MORE: You don’t know this, but we spent New Year’s Eve together.
Bronson Pinchot: We did?
MORE: Yes. I was stuck at home with a sick child and I found The Flamingo Kid on cable.
BP [Laughs]: I was so tan in that movie, which seems odd considering we filmed that movie on Jones Beach in December. I was freezing. I mean, I still remember how cold I was shooting those scenes. My voice was so high pitched because of how cold I was. Matter of fact, I landed the role of Serge in Beverly Hills Cop because of that movie.
BP: Yeah. The director, Garry Marshall, asked me to improvise a 40-second scene with my costar, Janet Jones. Turns out, that scene impressed the casting director of Beverly Hills Cop, who was at a screening. From there a whole bunch of other things began to happen.
MORE: Lucky you?
BP: I have a nonlinear life. Whenever I want something to happen, the movers and the shakers ignore me. Yet if I don’t care if something happens, then the most marvelous things happen. For instance, I never intended to be a movie actor. I studied to be a stage actor. I also never intended to ever let cameras into my home, and now they are everywhere I look all day long.
MORE: Explain to me why a Yale graduate and accomplished actor is fixing up old houses.
BP: Old houses need me, and I like to be needed. It is obvious how they speak to me and look at me, how they need me to help them. We also need a show like this one, which can have someone fully explain in detail why and how we are doing it, which I can. We also don’t need any more shows that promote that they’re real but aren’t. This series suits me to a T.
MORE: What got you interested in this kind of work?
BP: The houses have their way with me. I was 20 years old when someone took me on a trip to Vermont and I saw a Greek revival house. I remember the big columns and thinking to myself how lovely it was even though it was sitting in a trench. Anyway, I took one look at it and fell in love, and I knew this is what I wanted to do. It was then I decided I was going to love and restore them.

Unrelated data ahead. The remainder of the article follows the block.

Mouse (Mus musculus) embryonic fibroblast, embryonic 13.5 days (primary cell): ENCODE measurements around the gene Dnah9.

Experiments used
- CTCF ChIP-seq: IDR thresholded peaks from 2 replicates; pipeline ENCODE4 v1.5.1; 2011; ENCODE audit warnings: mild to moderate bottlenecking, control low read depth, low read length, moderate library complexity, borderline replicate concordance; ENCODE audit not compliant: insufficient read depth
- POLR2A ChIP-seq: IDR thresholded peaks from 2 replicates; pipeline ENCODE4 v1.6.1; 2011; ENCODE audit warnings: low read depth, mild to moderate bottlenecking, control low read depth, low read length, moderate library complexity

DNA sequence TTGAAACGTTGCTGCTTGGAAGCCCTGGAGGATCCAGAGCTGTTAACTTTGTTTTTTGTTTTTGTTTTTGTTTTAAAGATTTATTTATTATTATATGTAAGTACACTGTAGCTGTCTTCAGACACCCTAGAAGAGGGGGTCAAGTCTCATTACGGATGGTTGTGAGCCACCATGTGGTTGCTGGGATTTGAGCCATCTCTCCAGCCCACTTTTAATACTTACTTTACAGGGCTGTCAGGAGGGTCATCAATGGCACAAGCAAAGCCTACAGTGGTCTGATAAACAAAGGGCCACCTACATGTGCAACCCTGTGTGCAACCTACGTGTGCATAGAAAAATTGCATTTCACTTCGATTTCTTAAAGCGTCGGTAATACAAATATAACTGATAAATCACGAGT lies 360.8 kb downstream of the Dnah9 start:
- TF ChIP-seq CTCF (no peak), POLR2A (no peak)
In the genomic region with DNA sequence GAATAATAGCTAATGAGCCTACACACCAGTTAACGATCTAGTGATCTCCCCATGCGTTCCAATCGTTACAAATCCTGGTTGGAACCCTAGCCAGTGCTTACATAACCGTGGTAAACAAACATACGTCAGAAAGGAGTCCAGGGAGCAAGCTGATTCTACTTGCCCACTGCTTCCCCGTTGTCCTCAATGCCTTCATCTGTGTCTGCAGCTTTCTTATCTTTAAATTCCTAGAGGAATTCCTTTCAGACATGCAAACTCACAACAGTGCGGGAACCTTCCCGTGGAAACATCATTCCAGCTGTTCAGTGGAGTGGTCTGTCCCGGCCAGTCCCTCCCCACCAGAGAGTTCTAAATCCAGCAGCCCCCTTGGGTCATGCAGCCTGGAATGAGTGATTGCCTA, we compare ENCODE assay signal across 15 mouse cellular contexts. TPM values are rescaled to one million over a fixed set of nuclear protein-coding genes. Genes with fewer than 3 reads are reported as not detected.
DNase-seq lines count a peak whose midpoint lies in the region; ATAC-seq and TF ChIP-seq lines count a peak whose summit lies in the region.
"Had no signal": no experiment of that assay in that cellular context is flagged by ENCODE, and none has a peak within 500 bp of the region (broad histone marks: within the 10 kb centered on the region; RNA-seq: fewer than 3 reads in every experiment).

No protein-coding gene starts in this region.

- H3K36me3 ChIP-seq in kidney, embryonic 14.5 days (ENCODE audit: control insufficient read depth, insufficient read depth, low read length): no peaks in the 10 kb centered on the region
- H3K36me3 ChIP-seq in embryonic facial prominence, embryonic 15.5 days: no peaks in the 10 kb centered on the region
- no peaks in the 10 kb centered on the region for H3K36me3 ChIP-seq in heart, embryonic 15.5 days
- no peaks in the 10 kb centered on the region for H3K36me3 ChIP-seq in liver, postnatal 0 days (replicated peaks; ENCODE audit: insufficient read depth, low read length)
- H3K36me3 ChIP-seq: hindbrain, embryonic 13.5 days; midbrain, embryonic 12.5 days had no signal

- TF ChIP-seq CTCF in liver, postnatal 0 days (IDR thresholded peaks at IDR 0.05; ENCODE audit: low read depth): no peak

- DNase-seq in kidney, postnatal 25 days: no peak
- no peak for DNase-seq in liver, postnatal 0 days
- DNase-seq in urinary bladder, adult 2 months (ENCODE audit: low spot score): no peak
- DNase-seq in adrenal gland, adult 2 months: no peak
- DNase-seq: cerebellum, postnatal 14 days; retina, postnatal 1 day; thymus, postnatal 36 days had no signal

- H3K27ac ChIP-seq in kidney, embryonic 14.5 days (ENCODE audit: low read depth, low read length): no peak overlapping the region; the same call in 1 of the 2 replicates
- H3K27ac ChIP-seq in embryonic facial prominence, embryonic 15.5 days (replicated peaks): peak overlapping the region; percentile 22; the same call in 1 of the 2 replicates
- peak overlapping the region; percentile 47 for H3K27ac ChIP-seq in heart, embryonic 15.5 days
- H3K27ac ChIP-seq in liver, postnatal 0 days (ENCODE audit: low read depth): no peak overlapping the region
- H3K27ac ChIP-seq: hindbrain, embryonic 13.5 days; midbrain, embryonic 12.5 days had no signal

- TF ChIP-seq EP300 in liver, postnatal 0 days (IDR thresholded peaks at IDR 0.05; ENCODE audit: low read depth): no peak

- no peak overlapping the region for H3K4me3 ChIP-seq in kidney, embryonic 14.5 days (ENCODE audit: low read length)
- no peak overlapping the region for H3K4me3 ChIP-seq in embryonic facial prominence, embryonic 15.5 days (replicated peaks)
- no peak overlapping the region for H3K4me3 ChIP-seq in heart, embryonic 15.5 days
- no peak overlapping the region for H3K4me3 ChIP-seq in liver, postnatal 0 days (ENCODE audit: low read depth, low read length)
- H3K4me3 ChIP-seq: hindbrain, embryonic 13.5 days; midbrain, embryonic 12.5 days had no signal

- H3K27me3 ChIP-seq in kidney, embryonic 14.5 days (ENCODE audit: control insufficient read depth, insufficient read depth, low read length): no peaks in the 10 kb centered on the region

MORE: Did you have any formal training for this line of work?
BP: No, but Shakespeare didn’t have any training either. He just went through grade school. I don’t think much of training. If anything, my training comes from the emotion I have for these houses.
MORE: Are we going to see you wearing a hard hat and tool belt?
BP: I can do 10 tasks at once if I am the visionary, designer and architect. I do sketch everything and supervise every cut. I think it is safe to say I am the conductor of the orchestra who happens to play a few instruments.
MORE: Did you take on this project to reinvent yourself and star in your own TV show once again?
BP: Not at all. I did it because Departure Films, my producers, called me and said they heard on how I was restoring old houses and would I like to do a show about it. When I was starring on a TV show and on Broadway, I would get in my car, drive over two hours to my house in the country and sink every dime I had into fixing it up.
MORE: But your professional background must come in handy.
BP: Does it help after being in this business for 25 years that I am not intimidated by the camera? Absolutely! Does it help that I can do something mundane in a funny way because I am a quirky kind of guy? Of course! Am I passionate about this? Yes, but that is whether or not a camera is rolling. If anything, I welcome the opportunity to not perform but to get ahead on my projects. I get a real kick out of what I am doing.
MORE: Do you miss performing?
BP: I don’t like performing. I like doing. Now I get to come downstairs in my pajamas and do what I love doing while getting paid for it. How delightful is that?